Sinn Fein Councillor Tony McCaul has expressed anger and disappointment at what he has claimed was his wrongful arrest by police investigating paramilitary activity in the Dungiven area.
The 62-year-old Foreglen man was released unconditionally late on Thursday, shortly before 11pm, after being in custody since early morning.
“I’m very angry, very disappointed,” said Colr. McCaul, speaking exclusively to the ‘Journal’. “I’m 62 years of age and I’m not involved in anything. I want the police to come out and say they’ve made a mistake.”
Colr. McCaul said when police arrived at his house they told him they had a warrant to search his home under the Terrorism Act, and said they believed he was involved in paramilitary activity based on intelligence. He was allowed to get dressed and arrange accommodation for his wife who had to leave their home as police conducted a search of the property. He was then driven to Antrim Police Station, accompanied by three police officers.
“I was absolutely confident they had nothing on me because I know I have nothing to hide,” said Colr. McCaul, who is a member of Limavady Policing and Community Safety Partnership. During the almost 16 hours he was detained, Colr. McCaul said he was quizzed about the ‘North Derry Republican Group’.
“I’m very angry because I, and my party, have worked hard to promote community relations with the police and get people to accept the PSNI. I am on the PCSP and I have gone out, around houses and knocked on doors, delivering leaflets about crime prevention and attended meetings with police. I and my party have gone out on a limb, and how do they repay me? They arrest me and take me to a crime suite in Antrim. It doesn’t make sense.”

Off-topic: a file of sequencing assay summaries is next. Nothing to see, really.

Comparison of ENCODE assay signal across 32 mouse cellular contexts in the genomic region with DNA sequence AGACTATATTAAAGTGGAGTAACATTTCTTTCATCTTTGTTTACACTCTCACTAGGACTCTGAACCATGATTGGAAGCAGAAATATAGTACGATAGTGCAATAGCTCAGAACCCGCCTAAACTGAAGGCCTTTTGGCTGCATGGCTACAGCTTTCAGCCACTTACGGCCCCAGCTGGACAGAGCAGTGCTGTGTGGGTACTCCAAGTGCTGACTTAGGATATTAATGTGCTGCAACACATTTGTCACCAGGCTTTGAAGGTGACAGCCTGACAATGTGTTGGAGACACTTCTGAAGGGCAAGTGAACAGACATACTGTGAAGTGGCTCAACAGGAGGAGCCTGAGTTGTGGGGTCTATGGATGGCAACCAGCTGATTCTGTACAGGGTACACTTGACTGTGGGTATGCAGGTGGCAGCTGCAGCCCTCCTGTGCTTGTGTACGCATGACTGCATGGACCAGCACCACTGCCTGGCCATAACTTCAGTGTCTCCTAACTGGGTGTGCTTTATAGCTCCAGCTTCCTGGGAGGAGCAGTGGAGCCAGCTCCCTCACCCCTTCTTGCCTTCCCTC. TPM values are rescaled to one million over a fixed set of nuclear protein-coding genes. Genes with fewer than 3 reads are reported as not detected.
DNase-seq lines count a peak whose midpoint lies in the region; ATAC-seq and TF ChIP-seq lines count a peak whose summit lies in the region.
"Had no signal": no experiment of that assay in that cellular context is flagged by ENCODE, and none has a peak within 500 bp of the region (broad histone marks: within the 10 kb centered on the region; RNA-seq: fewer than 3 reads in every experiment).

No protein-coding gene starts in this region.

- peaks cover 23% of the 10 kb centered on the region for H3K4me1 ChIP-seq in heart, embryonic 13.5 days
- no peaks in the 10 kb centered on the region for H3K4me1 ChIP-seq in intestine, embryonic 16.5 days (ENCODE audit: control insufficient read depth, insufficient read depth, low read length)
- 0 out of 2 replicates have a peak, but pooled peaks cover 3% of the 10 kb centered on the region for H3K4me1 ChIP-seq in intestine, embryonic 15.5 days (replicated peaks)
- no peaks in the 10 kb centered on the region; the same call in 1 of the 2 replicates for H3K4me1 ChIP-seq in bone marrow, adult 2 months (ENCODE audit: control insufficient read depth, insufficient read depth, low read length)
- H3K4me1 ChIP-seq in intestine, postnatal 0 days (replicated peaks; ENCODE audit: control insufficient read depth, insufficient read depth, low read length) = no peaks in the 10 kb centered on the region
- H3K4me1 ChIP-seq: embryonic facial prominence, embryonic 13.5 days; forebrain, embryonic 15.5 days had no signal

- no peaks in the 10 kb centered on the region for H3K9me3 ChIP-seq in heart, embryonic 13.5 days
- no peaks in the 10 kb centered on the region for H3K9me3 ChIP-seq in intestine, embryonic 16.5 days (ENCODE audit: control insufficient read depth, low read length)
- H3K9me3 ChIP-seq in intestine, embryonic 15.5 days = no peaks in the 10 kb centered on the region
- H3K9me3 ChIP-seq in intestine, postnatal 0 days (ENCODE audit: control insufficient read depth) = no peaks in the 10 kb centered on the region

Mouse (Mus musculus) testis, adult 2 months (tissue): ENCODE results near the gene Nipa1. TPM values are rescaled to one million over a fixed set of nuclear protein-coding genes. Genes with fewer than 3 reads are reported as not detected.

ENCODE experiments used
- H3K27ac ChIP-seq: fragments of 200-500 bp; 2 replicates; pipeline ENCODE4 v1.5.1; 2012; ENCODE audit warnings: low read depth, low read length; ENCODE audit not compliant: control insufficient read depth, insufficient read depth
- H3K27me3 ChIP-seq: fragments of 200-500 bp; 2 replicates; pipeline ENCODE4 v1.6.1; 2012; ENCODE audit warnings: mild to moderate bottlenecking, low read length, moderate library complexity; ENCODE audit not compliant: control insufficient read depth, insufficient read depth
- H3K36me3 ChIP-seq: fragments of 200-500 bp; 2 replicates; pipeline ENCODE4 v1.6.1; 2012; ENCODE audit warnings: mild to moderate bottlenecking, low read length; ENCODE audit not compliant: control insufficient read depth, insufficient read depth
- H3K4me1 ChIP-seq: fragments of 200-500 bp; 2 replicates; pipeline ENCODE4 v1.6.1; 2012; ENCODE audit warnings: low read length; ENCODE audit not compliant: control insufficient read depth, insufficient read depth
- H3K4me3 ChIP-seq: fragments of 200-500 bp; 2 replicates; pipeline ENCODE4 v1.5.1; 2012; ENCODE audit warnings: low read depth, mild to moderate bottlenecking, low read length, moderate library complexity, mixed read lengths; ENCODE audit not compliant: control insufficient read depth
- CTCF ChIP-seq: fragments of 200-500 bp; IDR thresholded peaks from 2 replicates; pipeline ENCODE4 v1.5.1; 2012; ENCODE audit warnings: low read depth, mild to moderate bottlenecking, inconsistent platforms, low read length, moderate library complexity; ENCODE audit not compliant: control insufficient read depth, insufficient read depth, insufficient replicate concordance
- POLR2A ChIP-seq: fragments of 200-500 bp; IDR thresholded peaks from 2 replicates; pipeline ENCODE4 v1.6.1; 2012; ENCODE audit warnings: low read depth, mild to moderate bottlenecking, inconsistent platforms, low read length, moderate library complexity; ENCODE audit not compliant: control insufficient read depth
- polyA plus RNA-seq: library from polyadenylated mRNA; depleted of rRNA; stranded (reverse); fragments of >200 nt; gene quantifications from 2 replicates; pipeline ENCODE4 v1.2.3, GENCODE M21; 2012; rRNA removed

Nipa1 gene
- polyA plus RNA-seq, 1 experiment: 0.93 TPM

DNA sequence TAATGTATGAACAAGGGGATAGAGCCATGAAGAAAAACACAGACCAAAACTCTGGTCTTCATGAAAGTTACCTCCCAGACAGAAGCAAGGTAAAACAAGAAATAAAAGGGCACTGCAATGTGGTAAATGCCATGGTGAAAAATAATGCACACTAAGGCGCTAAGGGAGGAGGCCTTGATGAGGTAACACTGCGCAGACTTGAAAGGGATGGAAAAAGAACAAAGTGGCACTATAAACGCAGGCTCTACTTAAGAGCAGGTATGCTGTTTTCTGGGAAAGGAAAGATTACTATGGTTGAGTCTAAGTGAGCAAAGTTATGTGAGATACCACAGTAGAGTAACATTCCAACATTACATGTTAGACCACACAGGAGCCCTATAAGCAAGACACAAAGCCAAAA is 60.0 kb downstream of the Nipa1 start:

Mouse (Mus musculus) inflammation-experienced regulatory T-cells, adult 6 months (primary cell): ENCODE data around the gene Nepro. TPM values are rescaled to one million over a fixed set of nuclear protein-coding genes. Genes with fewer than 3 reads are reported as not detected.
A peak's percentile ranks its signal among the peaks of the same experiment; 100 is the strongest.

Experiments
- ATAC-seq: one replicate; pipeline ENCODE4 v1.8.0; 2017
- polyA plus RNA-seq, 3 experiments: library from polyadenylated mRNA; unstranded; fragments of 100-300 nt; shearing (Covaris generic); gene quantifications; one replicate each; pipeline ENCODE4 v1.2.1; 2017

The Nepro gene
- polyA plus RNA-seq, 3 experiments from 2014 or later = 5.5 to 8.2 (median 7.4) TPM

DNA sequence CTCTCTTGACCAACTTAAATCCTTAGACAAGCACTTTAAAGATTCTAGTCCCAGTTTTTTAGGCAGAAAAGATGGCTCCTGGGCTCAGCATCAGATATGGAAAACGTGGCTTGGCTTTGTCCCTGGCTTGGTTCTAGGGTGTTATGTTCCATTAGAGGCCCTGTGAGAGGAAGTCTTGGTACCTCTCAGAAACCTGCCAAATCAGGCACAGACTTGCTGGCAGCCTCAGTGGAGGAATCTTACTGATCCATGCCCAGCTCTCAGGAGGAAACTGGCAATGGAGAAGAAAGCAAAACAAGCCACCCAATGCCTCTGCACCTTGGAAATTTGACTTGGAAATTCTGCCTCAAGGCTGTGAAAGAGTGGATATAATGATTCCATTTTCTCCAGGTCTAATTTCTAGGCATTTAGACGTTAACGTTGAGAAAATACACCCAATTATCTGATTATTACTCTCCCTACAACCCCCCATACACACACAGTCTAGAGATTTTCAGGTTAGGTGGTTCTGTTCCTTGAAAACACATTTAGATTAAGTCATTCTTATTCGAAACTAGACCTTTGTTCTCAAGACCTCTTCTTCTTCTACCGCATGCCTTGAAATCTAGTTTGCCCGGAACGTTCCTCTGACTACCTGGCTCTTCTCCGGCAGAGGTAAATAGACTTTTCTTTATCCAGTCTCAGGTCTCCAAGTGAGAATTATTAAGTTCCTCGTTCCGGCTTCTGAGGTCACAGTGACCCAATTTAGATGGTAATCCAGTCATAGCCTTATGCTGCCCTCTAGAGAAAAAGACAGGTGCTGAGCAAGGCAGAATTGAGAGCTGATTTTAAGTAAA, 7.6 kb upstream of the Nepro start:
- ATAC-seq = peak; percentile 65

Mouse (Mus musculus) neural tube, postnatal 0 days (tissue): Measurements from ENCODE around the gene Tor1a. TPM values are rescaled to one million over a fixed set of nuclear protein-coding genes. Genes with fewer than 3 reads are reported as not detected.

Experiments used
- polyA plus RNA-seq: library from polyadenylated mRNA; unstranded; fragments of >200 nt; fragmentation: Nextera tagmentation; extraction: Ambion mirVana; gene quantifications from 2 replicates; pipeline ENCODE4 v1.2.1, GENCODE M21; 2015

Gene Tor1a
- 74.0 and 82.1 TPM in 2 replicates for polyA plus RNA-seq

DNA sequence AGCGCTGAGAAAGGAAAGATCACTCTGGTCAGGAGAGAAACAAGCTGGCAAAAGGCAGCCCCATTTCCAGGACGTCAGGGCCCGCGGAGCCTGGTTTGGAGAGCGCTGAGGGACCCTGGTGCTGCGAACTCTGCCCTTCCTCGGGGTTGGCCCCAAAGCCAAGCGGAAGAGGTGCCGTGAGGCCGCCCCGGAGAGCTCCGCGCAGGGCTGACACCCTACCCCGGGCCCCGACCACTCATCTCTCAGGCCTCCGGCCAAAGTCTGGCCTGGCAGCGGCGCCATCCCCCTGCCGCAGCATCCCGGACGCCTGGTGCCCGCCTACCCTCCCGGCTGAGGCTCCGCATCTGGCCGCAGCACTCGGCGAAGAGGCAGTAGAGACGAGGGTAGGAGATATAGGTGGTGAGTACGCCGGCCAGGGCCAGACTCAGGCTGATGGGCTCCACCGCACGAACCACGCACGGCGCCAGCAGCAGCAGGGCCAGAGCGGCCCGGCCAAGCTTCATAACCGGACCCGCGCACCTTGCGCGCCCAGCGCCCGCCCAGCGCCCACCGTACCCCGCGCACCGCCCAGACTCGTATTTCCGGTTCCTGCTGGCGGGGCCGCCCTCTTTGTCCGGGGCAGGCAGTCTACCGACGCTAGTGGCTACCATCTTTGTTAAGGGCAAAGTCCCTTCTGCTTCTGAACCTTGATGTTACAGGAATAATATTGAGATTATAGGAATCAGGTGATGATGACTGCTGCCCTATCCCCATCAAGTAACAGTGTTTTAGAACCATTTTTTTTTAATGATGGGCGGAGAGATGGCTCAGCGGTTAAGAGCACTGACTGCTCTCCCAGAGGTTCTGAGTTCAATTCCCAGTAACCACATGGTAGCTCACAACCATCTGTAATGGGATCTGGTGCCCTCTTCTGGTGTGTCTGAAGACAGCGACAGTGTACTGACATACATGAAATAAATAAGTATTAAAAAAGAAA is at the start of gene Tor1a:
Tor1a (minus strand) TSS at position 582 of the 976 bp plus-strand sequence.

Colr. McCaul said the arrest and subsequent search of his home was distressful for him and his family, and that it has “knocked me back.”
“I have a great relationship with the local PSNI, but I believe my arrest will damage relations locally with people in Foreglen, and possibly in Dungiven,” he said.
Colr. McCaul said he believed the PSNI have “made a mistake”, and he wants his name cleared.
“I want the PSNI to come out and say ‘this man has no involvement in parliamentary activity’,” he said, “because I really am baffled. The arrest makes no sense given the work I do.”
In response, DCI Una Jennings said: “This is a wide-ranging investigation encompassing numerous incidents most of which took place over a four-year period dating back to January 2011. It has been conducted to the highest professional standards and is subject to all the checks and balances provided by accountability arrangements and the criminal justice system.
“Police have a duty, to victims and to the community, to follow all lines of enquiry without fear or favour. We are committed to treating everyone equally before the law. Four of the men arrested yesterday have been released unconditionally. One remains in custody assisting police with their enquiries.
“If anyone has a complaint to make about the actions of police they should contact the Office of the Police Ombudsman.”